Signs your cat is stressed (and what to do about it)

We all get stressed from time to time.

Sometimes it’s just one of those days, sometimes it’s work, a relationship or quite simply, life.

What you may not realise is that it’s the same for our cats.

They may not have a job to contend with, but that doesn’t mean they don’t struggle with stressful situations.

Much like with humans, if a cat is suffering from stress or anxiety it can lead to further emotional distress, or even illness.

When we welcome a cat into our home, we do so knowing their physical and mental wellbeing is now our responsibility.

And that’s why keeping them relaxed and calm is an essential part of being a pet parent.

Of course, looking after a cat can bring with it its own stresses.

Signs of feline stress to be aware of

It can be difficult to tell when a cat is stressed.

Some of the signs are subtle, so it’s vital we know what to look for.

Here are a few of the more common ones:


  • When felines are pacing back and forth, it’s a sign they can’t settle, possibly because something is causing them stress. If it’s just every now and then – or around mealtime – then it’s probably nothing to be too worried about. However, if their restlessness becomes more regular you will need to investigate further.
  • Loss of appetite. There are a number of reasons why a cat may lose their appetite. Illness or a change in food can leave them turning their nose up at mealtime, but so can stress. If you do think stress is the contributing factor, try moving his or her food bowl to somewhere quieter in the house. A change in environment could help them to relax. However, if your unsure always check with your vet.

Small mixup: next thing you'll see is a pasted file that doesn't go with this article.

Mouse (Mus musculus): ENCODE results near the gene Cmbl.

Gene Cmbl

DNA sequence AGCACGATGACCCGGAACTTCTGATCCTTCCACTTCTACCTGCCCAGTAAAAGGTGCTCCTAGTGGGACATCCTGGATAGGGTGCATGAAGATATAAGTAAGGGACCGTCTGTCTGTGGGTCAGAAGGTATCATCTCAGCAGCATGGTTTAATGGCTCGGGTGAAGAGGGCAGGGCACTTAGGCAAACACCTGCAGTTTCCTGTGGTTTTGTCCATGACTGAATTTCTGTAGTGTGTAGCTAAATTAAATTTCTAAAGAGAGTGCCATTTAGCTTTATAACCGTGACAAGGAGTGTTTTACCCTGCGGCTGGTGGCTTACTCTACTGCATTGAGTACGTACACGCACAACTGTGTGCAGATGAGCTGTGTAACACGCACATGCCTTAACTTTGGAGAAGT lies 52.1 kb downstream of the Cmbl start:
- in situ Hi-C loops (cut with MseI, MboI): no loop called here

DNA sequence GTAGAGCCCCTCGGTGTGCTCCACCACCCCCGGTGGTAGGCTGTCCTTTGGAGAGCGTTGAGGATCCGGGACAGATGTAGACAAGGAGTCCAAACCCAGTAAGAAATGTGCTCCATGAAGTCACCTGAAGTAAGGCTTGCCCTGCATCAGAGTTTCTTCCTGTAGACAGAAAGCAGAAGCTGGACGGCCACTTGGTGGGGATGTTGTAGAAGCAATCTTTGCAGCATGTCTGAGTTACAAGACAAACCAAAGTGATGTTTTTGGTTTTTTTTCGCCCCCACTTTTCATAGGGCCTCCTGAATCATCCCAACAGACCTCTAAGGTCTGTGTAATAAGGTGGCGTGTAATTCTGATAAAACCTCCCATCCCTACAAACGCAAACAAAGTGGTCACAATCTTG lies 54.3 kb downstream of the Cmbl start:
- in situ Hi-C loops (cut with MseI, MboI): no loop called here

• Aggressive behaviour. Sudden aggression in cats can be quite a scary sight, especially if you’re used to a mild-mannered sofa companion. Cat aggression can manifest itself in a number of ways including growling, hissing, staring and stalking, and can be linked to chronic stress. Aggression in cats is a complex problem, with a number of potential triggers. It can also be part of normal cat behaviour, so pay attention to unexpected mood swings and how often they’re happening.
  • Incessant crying or meowing. Is that your cat you can hear crying at night? Excessive meowing or whining is a surefire sign that something is bothering them. A lot of cats can’t control their crying when they’re stressed; it’s actually more of an automatic response. Different pitches and sounds will mean different things, so you may have to probe a bit further in order to get to the bottom of the issue.
  • Lack of energy. If your full of life feline is suddenly sleeping even more than usual, or they’re no longer jumping about all over the place, they may be suffering from anxiety. Cats do spend a lot of their time sleeping – sometimes up to 20 hours – so this can be a tricky one to spot. Monitor their playtimes, and how often they’re going outside.This will give you an idea of their activity levels.
  • Diarrhoea/vomiting. Just like with humans, stress and anxiety in cats can result in stomach woes. It’s not unusual for a cat to vomit, but if it is happening regularly it could be a sign that something is amiss. Check with a vet. If a medical reason can’t be found, then it may be a stress warning.
  • Toilet habits. If your cat has suddenly started avoiding their litter box, it may be because they’re stressed. Have you recently moved? Has their daily routine changed? Have you brought home another pet? The box itself can even be a cause for stress with a lot of cats very particular about where they do their business. Place a number of litter boxes throughout the house to see which ones they are most comfortable with. This is also highly advisable if you have more than one cat.
  • When everything gets too much for us, shutting out the world often feels like the best thing to do. Cats hide to feel safe, to protect themselves from a potentially dangerous or stressful situation. If they’ve started avoiding you, or certain areas of the house, you need to try and find out what the reason is.